Causes of snoring in children

Your child might snore – or snore more loudly – if he has a cold or a blocked nose. This is because colds can narrow your child’s airways. If your child has large tonsils, he might also be prone to snoring.

If your child’s snoring goes on for a long time, especially if she also breathes through her mouth or seems to gasp, choke or struggle for breath, it might be a sign of obstructive sleep apnoea. Obstructive sleep apnoea is less common than snoring.

Symptoms of snoring

Aside from the snoring sound, you can look out for mouth breathing and any signs of your child gasping or struggling for breath.

When to see a doctor about snoring in children

You should take your child to the GP if his snoring has been going on for a long time, or if you’re worried about your child’s snoring.

Tests for snoring

Your GP will look in your child’s throat to check out her tonsils. The GP might send your child to an ear, nose and throat specialist if there’s a chance that your child’s adenoids and tonsils are causing the snoring, or if the GP thinks that obstructive sleep apnoea might be the problem.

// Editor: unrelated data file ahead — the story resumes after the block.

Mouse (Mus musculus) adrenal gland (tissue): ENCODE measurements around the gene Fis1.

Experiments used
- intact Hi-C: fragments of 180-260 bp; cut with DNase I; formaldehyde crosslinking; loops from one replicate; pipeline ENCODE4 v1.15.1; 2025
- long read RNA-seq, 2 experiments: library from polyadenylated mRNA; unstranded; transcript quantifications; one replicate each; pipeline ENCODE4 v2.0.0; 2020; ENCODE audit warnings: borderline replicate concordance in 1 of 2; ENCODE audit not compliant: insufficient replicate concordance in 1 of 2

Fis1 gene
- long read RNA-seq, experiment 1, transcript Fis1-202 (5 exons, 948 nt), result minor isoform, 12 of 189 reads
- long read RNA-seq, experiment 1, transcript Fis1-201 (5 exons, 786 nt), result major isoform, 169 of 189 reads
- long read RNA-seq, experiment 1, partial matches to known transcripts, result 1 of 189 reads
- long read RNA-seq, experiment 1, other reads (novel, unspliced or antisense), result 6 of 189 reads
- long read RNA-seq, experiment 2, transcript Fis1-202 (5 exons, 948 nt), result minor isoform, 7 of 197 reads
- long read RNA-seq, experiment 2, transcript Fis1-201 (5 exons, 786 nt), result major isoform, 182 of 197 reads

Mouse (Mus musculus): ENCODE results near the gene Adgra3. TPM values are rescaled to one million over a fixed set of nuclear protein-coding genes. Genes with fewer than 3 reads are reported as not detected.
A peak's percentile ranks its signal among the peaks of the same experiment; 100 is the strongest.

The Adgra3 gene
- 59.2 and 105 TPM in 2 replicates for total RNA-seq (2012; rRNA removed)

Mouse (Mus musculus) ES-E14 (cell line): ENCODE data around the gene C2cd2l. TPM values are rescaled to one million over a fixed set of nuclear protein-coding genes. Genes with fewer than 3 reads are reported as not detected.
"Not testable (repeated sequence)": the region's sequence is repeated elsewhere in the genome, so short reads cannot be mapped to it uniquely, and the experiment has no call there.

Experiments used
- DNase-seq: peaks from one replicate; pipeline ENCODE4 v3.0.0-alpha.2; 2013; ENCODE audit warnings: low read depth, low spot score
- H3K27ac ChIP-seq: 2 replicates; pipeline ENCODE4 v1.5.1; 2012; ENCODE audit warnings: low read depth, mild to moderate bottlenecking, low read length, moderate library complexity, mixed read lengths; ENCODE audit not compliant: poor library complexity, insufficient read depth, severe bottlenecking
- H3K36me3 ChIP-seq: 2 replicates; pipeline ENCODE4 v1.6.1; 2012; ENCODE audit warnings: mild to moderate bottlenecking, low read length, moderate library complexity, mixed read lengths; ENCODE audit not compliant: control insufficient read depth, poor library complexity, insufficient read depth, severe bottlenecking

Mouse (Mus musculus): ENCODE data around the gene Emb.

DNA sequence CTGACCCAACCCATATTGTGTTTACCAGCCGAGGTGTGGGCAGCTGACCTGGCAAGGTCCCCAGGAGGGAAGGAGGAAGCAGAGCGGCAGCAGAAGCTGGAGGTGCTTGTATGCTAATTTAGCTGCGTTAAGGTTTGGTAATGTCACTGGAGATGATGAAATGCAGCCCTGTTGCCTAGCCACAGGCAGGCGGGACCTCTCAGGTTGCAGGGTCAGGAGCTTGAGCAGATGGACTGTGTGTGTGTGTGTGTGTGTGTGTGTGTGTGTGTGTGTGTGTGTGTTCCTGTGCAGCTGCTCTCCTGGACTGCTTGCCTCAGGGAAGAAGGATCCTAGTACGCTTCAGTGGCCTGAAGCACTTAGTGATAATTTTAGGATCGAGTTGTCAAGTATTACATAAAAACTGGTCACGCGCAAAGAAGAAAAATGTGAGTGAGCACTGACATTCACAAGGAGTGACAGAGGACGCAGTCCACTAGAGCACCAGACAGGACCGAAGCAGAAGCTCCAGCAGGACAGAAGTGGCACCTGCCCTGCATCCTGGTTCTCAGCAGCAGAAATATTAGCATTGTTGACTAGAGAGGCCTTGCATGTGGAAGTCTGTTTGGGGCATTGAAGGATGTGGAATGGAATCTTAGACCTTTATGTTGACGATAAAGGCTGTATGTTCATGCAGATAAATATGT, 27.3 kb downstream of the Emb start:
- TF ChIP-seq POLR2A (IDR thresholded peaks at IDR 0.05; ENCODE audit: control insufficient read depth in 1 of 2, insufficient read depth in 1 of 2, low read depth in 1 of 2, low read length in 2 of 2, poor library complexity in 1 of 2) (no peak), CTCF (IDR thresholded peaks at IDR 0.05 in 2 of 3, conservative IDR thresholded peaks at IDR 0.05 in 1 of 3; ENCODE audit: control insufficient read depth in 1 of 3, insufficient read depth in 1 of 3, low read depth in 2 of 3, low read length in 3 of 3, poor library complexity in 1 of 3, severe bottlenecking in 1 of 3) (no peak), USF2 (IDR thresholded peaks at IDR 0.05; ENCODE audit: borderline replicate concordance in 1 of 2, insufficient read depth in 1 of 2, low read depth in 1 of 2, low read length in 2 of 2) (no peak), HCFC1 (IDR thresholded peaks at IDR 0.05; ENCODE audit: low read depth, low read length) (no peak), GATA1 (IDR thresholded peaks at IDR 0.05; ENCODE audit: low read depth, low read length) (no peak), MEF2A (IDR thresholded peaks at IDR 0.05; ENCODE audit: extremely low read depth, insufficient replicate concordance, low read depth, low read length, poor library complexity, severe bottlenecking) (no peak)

The GP might recommend that your child uses an ‘oximeter’. This tool measures your child’s oxygen levels during the night to find out whether there are any times when he stops breathing.

Treatment for snoring

Snoring that isn’t related to sleep apnoea and other conditions is usually more of a nuisance than a danger.

Encouraging your child to sleep on her side, rather than her back, might help with this kind of snoring.

If your child’s snoring is linked to obstructive sleep apnoea caused by enlarged adenoids and/or tonsils, your doctor might refer you to a surgeon or ear, nose and throat specialist for advice about having the adenoids and tonsils surgically removed.